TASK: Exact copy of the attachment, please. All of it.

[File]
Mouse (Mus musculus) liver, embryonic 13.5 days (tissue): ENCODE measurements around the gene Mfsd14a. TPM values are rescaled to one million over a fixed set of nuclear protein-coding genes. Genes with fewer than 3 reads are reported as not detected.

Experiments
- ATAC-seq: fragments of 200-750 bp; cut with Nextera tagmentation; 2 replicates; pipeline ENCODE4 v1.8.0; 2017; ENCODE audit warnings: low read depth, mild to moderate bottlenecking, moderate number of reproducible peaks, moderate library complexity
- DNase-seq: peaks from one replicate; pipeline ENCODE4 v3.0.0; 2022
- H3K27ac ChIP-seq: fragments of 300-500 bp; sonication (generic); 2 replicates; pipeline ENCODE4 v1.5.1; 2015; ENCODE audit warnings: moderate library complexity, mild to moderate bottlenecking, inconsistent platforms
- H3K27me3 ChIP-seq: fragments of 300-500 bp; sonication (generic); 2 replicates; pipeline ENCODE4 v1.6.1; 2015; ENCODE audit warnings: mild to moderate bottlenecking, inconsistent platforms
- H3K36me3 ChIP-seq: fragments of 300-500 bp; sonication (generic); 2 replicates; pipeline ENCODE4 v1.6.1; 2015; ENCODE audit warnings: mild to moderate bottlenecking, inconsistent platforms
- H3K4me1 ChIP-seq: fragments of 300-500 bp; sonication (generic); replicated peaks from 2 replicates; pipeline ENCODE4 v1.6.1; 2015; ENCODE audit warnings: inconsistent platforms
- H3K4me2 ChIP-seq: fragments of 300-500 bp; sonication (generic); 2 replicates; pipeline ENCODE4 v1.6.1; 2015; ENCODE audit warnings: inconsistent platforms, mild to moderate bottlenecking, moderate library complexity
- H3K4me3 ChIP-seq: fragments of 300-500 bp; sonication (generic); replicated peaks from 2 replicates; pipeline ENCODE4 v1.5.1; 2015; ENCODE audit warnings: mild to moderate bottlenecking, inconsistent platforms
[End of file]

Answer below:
Mouse (Mus musculus) liver, embryonic 13.5 days (tissue): ENCODE measurements around the gene Mfsd14a. TPM values are rescaled to one million over a fixed set of nuclear protein-coding genes. Genes with fewer than 3 reads are reported as not detected.

Experiments
- ATAC-seq: fragments of 200-750 bp; cut with Nextera tagmentation; 2 replicates; pipeline ENCODE4 v1.8.0; 2017; ENCODE audit warnings: low read depth, mild to moderate bottlenecking, moderate number of reproducible peaks, moderate library complexity
- DNase-seq: peaks from one replicate; pipeline ENCODE4 v3.0.0; 2022
- H3K27ac ChIP-seq: fragments of 300-500 bp; sonication (generic); 2 replicates; pipeline ENCODE4 v1.5.1; 2015; ENCODE audit warnings: moderate library complexity, mild to moderate bottlenecking, inconsistent platforms
- H3K27me3 ChIP-seq: fragments of 300-500 bp; sonication (generic); 2 replicates; pipeline ENCODE4 v1.6.1; 2015; ENCODE audit warnings: mild to moderate bottlenecking, inconsistent platforms
- H3K36me3 ChIP-seq: fragments of 300-500 bp; sonication (generic); 2 replicates; pipeline ENCODE4 v1.6.1; 2015; ENCODE audit warnings: mild to moderate bottlenecking, inconsistent platforms
- H3K4me1 ChIP-seq: fragments of 300-500 bp; sonication (generic); replicated peaks from 2 replicates; pipeline ENCODE4 v1.6.1; 2015; ENCODE audit warnings: inconsistent platforms
- H3K4me2 ChIP-seq: fragments of 300-500 bp; sonication (generic); 2 replicates; pipeline ENCODE4 v1.6.1; 2015; ENCODE audit warnings: inconsistent platforms, mild to moderate bottlenecking, moderate library complexity
- H3K4me3 ChIP-seq: fragments of 300-500 bp; sonication (generic); replicated peaks from 2 replicates; pipeline ENCODE4 v1.5.1; 2015; ENCODE audit warnings: mild to moderate bottlenecking, inconsistent platforms